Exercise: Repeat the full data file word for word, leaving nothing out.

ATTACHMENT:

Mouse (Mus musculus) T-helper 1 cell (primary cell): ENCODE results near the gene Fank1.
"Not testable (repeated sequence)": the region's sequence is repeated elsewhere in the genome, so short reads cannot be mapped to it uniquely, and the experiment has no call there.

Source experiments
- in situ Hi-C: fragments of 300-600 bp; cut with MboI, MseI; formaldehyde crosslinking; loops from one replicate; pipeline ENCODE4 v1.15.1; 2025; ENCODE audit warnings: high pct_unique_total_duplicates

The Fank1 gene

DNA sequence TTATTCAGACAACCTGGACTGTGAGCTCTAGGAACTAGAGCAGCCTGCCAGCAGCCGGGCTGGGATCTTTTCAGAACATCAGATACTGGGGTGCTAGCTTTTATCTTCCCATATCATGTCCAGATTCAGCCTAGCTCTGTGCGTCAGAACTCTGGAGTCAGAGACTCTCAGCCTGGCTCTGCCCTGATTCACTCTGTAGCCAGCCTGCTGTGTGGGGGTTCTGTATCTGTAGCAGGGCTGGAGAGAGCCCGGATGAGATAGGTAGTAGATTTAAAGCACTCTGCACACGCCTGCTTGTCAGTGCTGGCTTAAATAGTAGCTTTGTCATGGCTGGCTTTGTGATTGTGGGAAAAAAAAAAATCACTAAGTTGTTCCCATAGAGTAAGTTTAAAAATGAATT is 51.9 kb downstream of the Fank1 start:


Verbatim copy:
Mouse (Mus musculus) T-helper 1 cell (primary cell): ENCODE results near the gene Fank1.
"Not testable (repeated sequence)": the region's sequence is repeated elsewhere in the genome, so short reads cannot be mapped to it uniquely, and the experiment has no call there.

Source experiments
- in situ Hi-C: fragments of 300-600 bp; cut with MboI, MseI; formaldehyde crosslinking; loops from one replicate; pipeline ENCODE4 v1.15.1; 2025; ENCODE audit warnings: high pct_unique_total_duplicates

The Fank1 gene

DNA sequence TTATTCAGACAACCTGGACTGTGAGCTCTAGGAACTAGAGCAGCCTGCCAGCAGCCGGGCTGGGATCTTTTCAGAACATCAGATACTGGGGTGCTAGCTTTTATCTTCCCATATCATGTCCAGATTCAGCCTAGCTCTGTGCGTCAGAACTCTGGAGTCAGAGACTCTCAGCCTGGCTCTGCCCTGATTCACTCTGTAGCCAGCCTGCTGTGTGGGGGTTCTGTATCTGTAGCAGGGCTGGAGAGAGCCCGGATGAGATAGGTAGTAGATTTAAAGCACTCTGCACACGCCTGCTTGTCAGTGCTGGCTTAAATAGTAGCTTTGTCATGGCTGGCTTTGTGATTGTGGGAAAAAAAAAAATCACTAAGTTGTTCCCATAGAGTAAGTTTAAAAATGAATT is 51.9 kb downstream of the Fank1 start: